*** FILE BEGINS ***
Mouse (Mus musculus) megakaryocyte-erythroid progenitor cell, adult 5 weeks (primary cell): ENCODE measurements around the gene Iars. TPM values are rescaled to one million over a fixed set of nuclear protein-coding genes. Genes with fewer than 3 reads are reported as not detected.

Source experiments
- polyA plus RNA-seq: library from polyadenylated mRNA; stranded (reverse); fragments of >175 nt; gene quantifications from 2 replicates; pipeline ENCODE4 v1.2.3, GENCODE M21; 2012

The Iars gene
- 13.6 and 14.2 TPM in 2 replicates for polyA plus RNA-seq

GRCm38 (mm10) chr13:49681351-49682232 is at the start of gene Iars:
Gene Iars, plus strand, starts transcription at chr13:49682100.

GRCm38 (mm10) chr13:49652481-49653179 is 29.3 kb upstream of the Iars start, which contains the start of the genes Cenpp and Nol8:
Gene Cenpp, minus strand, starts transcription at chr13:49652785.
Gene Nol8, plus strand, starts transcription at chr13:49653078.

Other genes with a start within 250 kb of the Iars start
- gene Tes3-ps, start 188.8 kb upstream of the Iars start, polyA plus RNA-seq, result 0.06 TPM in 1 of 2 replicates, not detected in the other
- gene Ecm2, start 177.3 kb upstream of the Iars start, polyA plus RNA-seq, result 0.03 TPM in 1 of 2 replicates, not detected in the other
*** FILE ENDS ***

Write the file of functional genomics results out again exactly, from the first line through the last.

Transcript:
Mouse (Mus musculus) megakaryocyte-erythroid progenitor cell, adult 5 weeks (primary cell): ENCODE measurements around the gene Iars. TPM values are rescaled to one million over a fixed set of nuclear protein-coding genes. Genes with fewer than 3 reads are reported as not detected.

Source experiments
- polyA plus RNA-seq: library from polyadenylated mRNA; stranded (reverse); fragments of >175 nt; gene quantifications from 2 replicates; pipeline ENCODE4 v1.2.3, GENCODE M21; 2012

The Iars gene
- 13.6 and 14.2 TPM in 2 replicates for polyA plus RNA-seq

GRCm38 (mm10) chr13:49681351-49682232 is at the start of gene Iars:
Gene Iars, plus strand, starts transcription at chr13:49682100.

GRCm38 (mm10) chr13:49652481-49653179 is 29.3 kb upstream of the Iars start, which contains the start of the genes Cenpp and Nol8:
Gene Cenpp, minus strand, starts transcription at chr13:49652785.
Gene Nol8, plus strand, starts transcription at chr13:49653078.

Other genes with a start within 250 kb of the Iars start
- gene Tes3-ps, start 188.8 kb upstream of the Iars start, polyA plus RNA-seq, result 0.06 TPM in 1 of 2 replicates, not detected in the other
- gene Ecm2, start 177.3 kb upstream of the Iars start, polyA plus RNA-seq, result 0.03 TPM in 1 of 2 replicates, not detected in the other